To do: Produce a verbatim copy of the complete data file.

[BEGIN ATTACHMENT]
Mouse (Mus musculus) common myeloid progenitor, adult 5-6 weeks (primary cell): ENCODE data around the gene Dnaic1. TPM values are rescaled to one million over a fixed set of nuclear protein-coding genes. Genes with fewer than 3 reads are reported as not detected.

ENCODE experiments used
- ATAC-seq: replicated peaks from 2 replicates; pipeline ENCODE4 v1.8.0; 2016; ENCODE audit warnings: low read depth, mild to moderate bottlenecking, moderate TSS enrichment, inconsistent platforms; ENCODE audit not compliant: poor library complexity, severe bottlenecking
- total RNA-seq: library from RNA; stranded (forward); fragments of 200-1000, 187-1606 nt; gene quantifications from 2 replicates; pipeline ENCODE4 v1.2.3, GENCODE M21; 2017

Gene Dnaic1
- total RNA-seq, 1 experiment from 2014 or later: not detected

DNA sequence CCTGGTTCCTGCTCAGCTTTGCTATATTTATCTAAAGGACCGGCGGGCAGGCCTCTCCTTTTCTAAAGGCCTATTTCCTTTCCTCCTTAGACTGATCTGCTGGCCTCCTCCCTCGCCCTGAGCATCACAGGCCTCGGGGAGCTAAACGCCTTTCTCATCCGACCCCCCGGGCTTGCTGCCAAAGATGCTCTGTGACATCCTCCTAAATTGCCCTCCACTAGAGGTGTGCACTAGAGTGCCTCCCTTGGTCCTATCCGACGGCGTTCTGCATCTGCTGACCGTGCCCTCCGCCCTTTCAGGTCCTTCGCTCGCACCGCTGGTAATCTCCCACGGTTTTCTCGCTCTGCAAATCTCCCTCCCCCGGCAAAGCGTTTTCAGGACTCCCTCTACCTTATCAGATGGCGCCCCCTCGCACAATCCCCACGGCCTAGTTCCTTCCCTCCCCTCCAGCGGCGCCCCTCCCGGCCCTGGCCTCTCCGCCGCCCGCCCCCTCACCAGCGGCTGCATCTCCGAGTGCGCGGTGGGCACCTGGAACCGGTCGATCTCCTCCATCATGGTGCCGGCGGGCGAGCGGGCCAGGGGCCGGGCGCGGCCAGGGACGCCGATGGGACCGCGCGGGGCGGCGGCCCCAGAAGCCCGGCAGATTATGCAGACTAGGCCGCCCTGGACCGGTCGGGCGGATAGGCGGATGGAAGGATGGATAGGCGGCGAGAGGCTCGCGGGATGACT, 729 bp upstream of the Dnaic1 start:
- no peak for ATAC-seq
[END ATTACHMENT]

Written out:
Mouse (Mus musculus) common myeloid progenitor, adult 5-6 weeks (primary cell): ENCODE data around the gene Dnaic1. TPM values are rescaled to one million over a fixed set of nuclear protein-coding genes. Genes with fewer than 3 reads are reported as not detected.

ENCODE experiments used
- ATAC-seq: replicated peaks from 2 replicates; pipeline ENCODE4 v1.8.0; 2016; ENCODE audit warnings: low read depth, mild to moderate bottlenecking, moderate TSS enrichment, inconsistent platforms; ENCODE audit not compliant: poor library complexity, severe bottlenecking
- total RNA-seq: library from RNA; stranded (forward); fragments of 200-1000, 187-1606 nt; gene quantifications from 2 replicates; pipeline ENCODE4 v1.2.3, GENCODE M21; 2017

Gene Dnaic1
- total RNA-seq, 1 experiment from 2014 or later: not detected

DNA sequence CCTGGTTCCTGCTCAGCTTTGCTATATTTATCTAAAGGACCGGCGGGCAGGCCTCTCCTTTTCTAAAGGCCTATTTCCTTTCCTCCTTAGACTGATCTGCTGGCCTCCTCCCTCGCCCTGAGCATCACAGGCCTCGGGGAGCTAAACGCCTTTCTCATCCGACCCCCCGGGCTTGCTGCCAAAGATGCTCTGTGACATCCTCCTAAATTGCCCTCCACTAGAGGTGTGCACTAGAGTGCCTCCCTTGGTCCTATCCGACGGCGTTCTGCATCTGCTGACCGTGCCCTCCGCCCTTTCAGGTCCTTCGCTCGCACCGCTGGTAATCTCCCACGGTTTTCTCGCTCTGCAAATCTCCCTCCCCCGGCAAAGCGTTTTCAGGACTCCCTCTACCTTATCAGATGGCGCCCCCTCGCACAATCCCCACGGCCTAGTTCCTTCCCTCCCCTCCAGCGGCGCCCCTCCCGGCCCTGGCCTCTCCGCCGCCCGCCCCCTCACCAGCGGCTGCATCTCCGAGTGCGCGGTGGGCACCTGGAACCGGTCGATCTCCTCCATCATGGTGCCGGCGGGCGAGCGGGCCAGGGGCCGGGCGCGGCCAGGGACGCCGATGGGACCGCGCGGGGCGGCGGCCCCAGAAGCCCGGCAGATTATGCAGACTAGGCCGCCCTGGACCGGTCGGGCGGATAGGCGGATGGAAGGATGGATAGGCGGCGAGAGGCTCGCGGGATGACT, 729 bp upstream of the Dnaic1 start:
- no peak for ATAC-seq